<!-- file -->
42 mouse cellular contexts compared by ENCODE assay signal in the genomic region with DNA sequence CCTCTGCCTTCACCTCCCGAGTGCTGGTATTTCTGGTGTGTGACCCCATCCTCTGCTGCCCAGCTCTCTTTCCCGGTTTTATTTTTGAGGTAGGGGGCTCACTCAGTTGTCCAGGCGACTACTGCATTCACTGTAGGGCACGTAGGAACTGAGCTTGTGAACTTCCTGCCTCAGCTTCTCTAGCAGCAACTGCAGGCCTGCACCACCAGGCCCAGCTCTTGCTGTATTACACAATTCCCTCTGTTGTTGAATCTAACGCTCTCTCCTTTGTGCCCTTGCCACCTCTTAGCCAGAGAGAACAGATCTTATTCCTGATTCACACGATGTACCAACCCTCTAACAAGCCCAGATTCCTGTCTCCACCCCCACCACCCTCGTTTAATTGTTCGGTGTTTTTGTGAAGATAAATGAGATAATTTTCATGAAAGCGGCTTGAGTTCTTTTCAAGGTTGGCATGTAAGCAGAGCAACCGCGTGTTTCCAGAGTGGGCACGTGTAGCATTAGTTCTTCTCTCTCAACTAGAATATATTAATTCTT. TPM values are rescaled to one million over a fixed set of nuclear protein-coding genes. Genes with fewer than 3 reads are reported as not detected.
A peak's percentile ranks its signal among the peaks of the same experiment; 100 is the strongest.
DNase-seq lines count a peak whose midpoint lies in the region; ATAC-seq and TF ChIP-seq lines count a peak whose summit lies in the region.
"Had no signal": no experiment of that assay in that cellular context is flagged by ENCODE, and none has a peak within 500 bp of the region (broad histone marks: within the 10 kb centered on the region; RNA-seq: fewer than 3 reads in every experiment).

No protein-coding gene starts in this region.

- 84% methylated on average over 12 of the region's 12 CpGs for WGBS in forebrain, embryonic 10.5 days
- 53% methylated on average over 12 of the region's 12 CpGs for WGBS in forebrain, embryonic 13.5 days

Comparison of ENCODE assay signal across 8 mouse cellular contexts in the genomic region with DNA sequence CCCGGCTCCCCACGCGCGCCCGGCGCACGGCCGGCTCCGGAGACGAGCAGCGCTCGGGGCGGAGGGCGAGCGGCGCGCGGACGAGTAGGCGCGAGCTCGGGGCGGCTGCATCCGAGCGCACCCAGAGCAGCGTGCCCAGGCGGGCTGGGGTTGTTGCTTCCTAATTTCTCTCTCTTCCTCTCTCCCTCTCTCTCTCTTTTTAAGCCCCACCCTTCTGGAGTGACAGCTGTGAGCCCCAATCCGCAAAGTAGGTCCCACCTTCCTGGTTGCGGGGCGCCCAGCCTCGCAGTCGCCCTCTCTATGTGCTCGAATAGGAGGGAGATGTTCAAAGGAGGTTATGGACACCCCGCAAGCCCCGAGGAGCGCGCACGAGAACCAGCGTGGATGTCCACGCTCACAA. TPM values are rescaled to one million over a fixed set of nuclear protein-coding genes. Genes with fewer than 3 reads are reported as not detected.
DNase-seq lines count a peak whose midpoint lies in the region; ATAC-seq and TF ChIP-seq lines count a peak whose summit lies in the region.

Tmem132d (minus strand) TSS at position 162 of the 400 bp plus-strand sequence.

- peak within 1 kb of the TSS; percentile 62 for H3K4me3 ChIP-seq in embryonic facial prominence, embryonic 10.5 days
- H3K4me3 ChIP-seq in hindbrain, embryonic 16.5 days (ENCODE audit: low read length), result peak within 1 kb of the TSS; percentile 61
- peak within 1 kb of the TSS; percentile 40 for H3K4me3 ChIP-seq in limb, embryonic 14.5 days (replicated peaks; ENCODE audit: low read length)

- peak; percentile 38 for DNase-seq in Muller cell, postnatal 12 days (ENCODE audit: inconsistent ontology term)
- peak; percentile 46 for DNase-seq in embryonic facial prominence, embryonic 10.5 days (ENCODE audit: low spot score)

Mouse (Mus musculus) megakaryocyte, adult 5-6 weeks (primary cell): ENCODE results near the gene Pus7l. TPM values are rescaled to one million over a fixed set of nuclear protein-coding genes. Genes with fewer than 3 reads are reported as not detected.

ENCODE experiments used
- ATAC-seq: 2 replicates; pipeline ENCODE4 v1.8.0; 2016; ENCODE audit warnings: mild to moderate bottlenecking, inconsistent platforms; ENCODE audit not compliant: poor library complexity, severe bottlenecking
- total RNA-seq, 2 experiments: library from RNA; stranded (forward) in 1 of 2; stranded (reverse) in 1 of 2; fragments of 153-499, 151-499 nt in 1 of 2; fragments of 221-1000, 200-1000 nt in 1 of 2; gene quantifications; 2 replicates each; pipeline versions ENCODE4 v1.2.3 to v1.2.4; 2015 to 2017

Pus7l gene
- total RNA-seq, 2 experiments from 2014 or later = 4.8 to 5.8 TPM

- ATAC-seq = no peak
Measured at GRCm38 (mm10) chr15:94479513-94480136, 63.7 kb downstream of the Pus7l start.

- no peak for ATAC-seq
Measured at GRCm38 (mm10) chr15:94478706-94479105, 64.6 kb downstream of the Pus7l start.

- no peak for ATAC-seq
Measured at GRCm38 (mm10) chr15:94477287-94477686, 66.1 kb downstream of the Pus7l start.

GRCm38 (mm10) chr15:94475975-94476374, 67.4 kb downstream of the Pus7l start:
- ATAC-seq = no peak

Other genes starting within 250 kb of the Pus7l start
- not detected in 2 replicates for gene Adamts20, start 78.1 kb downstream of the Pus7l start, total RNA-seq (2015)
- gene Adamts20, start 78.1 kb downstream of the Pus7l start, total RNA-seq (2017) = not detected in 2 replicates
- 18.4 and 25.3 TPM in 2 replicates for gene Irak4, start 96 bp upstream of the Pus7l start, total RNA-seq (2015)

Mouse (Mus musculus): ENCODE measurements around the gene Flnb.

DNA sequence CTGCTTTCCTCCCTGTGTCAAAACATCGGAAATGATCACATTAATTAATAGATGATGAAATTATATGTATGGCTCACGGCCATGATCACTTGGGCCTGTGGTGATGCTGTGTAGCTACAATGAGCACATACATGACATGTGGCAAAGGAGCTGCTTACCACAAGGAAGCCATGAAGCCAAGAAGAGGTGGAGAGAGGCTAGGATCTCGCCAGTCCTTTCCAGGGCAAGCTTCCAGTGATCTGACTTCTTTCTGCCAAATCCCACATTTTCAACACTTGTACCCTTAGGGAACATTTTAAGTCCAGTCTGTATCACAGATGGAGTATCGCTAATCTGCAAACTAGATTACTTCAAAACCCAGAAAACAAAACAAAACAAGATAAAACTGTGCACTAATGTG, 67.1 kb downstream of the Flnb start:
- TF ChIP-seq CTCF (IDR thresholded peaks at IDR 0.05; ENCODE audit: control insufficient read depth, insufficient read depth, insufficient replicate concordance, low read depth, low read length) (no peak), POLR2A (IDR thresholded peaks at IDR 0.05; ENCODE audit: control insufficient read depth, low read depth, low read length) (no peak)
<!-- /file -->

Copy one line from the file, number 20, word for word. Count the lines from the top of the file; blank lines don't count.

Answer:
Pus7l gene